Love and Money
As millions of Americans scramble to put their federal income taxes together at the last minute, let’s briefly ponder the roles that taxes and money play in romances.
Romance heroines are almost never rich. They usually must work or acquire income to cover their basic needs, or someone in their family must support them. From this economic situation spring numerous romance themes, but none of them are about the ordinary money issues most people face. Almost zero of them are about taxes. Too mundane.
The marriage of convenience is a classic romance plot, in which the heroine is essentially sold off to a high bidder in exchange for major financial help for her family. In what we call historical times, the virginal girl has no say in the matter because she has no legal standing to determine her own life. Her father brokers the deal, and forces her to marry a stranger. In more modern marriages of convenience, the heroine may be equally unwilling, but her agreement is emotionally extorted by family members. She puts her happiness in jeopardy to help them. Sometimes it’s a father in danger of being beggared by death duties, the British version of estate taxes. (This is usually the only mention of taxes one ever sees in a romance.) Sometimes it’s an ill mother who desperately needs a specialized medical treatment, certainly a worthy cause. And sometimes the heroine is foolishly enabling a brother who’s addicted to gambling and immaturity of all sorts, a very unworthy cause. Still, she exercises free choice and sells herself into the marriage. In even more modern romances, marriage may not be an option. The heroine needs major money, and she contracts to bear a child for some rich guy who just wants a kid, no wife. (Or so he thinks.)
What’s important about these situations is how large the financial payoff is, and who gets the money. The extra cost of returning a rental car that the heroine has run into a snowy ditch is never a topic in romance, even though many cars do get crunched that way, leading to cozy cabins in the woods and relationships with wounded-paw loners. Even romance heroines who are in tight financial circumstances don’t freak out at such ordinary incidents. Mundane money issues usually get ignored in romances. Including taxes.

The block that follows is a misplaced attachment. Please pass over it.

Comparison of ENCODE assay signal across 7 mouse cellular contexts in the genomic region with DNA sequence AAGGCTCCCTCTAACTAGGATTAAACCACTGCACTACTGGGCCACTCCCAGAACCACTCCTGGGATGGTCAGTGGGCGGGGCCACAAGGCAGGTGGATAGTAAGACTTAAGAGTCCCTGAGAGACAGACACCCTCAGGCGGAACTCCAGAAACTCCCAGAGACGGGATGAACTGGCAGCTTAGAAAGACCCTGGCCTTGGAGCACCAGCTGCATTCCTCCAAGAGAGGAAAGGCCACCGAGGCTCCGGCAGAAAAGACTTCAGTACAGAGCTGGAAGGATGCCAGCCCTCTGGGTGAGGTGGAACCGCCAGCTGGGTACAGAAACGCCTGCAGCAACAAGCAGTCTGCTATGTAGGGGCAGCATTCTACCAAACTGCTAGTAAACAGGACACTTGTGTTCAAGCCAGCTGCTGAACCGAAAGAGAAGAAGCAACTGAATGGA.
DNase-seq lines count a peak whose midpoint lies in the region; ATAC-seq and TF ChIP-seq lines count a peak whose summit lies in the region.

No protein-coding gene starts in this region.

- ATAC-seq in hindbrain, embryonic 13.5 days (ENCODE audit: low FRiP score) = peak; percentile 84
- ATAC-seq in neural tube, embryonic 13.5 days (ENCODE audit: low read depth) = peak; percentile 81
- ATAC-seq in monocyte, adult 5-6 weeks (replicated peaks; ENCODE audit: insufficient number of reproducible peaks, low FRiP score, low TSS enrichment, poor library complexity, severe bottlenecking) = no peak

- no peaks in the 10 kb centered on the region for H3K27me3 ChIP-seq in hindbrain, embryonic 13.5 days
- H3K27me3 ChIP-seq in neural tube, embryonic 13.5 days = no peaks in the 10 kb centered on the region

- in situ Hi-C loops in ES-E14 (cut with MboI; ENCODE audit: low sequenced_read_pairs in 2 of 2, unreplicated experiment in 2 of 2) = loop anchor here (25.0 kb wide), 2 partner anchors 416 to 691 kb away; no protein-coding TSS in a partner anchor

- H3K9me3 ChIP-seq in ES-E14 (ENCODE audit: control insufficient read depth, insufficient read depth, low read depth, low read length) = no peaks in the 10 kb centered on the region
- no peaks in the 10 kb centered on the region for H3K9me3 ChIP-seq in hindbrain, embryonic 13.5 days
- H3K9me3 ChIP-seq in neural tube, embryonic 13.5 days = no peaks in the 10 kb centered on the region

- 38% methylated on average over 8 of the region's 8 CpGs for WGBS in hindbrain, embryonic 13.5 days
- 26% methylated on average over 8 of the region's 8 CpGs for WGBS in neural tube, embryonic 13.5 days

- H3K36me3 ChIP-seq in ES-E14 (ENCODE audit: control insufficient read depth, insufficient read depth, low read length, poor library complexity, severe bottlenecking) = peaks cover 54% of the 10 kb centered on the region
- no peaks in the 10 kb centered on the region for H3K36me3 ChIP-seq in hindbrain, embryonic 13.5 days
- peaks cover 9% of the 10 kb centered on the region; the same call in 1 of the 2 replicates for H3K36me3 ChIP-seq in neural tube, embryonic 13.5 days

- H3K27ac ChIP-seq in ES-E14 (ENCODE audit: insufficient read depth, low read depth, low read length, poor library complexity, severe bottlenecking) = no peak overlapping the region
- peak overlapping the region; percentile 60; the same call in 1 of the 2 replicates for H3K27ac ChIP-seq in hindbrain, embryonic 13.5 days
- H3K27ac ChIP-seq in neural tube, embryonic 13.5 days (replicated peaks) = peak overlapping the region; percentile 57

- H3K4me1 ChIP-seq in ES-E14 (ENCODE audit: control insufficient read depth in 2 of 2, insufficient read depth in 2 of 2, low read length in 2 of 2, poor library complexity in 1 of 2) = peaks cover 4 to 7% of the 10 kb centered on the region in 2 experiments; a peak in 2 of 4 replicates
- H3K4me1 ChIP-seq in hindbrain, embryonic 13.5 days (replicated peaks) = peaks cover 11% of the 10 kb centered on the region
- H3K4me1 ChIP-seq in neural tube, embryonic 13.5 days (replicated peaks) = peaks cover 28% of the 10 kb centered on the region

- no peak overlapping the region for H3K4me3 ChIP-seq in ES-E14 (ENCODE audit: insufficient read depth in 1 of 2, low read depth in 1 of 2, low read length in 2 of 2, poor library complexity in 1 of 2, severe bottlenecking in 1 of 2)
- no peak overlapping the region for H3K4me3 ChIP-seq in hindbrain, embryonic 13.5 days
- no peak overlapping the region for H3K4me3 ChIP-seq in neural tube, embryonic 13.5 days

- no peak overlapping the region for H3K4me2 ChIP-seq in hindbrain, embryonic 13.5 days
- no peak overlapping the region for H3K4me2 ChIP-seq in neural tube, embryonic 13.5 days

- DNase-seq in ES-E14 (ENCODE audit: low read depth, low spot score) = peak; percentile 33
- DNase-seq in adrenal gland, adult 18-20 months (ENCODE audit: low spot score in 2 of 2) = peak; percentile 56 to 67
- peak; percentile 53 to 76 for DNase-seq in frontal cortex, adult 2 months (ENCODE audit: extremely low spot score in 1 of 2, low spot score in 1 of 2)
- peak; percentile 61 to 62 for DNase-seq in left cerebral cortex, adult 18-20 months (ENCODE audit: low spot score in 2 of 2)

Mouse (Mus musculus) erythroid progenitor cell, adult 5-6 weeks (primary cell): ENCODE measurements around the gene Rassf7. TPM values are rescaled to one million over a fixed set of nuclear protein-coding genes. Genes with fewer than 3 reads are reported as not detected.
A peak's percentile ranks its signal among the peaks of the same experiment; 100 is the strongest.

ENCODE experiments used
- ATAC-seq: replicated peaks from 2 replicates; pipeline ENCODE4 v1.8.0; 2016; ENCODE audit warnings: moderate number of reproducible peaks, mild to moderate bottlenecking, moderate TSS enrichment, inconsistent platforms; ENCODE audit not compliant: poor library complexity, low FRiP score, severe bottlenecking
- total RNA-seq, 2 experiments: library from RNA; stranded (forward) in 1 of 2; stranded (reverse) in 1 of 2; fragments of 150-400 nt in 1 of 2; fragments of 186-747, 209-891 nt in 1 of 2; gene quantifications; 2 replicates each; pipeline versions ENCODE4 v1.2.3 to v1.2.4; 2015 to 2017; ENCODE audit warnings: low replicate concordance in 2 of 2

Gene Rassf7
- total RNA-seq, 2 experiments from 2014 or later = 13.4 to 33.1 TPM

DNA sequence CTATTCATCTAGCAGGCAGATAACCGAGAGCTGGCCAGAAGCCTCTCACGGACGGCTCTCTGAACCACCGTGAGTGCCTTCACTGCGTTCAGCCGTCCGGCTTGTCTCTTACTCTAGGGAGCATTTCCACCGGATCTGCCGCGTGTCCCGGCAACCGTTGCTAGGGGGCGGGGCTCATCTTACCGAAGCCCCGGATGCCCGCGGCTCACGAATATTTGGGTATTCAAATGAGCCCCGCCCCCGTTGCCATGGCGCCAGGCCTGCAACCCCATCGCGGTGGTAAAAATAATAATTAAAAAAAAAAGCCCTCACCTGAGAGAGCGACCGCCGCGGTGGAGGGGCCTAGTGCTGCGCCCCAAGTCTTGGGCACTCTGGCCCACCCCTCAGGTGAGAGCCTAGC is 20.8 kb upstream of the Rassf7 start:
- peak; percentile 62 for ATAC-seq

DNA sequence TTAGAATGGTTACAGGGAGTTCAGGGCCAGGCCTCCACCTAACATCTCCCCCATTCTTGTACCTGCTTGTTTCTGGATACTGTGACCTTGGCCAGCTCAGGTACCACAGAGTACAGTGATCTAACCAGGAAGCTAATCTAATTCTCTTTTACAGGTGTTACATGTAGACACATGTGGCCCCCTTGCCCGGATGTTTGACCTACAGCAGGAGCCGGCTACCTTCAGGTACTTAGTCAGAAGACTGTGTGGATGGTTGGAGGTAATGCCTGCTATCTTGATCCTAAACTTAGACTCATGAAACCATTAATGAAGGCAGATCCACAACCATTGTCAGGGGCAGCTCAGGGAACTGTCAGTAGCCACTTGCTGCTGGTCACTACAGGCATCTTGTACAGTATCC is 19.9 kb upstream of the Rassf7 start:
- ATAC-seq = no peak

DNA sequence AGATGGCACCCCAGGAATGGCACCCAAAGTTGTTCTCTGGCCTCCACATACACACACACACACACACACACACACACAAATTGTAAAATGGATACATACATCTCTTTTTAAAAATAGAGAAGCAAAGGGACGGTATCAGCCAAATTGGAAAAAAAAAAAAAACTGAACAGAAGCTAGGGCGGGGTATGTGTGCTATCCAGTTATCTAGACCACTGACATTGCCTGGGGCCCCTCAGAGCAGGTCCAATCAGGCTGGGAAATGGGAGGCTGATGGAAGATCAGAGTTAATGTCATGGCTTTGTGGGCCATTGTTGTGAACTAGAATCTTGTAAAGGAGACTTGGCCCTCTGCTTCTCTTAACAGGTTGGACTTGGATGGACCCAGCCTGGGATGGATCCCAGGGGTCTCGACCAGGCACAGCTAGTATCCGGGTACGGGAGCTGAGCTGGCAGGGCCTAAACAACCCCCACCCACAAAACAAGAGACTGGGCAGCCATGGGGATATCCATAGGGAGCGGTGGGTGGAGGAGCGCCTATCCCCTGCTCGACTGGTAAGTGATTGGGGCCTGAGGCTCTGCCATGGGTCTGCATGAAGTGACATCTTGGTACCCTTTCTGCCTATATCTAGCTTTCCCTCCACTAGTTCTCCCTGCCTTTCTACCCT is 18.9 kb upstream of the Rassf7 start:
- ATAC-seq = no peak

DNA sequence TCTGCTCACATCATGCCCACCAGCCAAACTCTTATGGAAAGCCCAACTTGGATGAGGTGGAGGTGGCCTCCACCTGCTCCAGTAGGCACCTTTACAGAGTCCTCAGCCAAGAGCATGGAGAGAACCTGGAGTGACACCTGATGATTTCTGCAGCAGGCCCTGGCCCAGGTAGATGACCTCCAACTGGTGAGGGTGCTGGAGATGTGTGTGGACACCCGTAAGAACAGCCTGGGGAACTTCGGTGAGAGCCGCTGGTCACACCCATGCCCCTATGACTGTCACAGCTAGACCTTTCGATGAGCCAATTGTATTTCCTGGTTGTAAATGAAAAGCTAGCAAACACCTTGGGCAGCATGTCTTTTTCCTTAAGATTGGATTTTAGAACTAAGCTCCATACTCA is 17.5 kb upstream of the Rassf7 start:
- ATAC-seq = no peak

Romance readers are to some extent like people who play the lottery: they’re looking for a big payoff. That’s a fantasy. Romances are another kind of fantasy, and they also can focus on big money. Usually, it’s a cash total far more than the heroine’s yearly income if she works, or than good management could make up for if it’s a historical romance and a gambler in the family has amassed enormous debts as encumbrances on the estate. In today’s world, our heroine is not going to sell herself as a surrogate mother to the rich hero for the price of a car repair. It’s more like the price of cancer treatment or, more popularly, an experimental and expensive operation.
The other important element in a romance that involves money as a major theme is that the big cash a romance heroine seeks (usually from the hero) is almost never for herself. She’s doing it to save a family member, to help her child, to help her mother, etc. She may receive a collateral benefit, such as a huge wardrobe of designer clothes, jewels, and social status. She may or may not appreciate all these gifts. The heroine may yearn for her family or her previously simpler life, or whatever. In fact, romance readers prefer her to be initially uncomfortable with sudden wealth. That’s how lottery winners feel. Money can cause a disorienting change in circumstances. Big money, that is. The use of money in a romance is to thrust the heroine into a challenging new situation and test both her moral fiber and her ability to adapt to a major change in her financial situation. Of course the true payoff in a romance is the love of the hero, to which there’s no dollar value attached.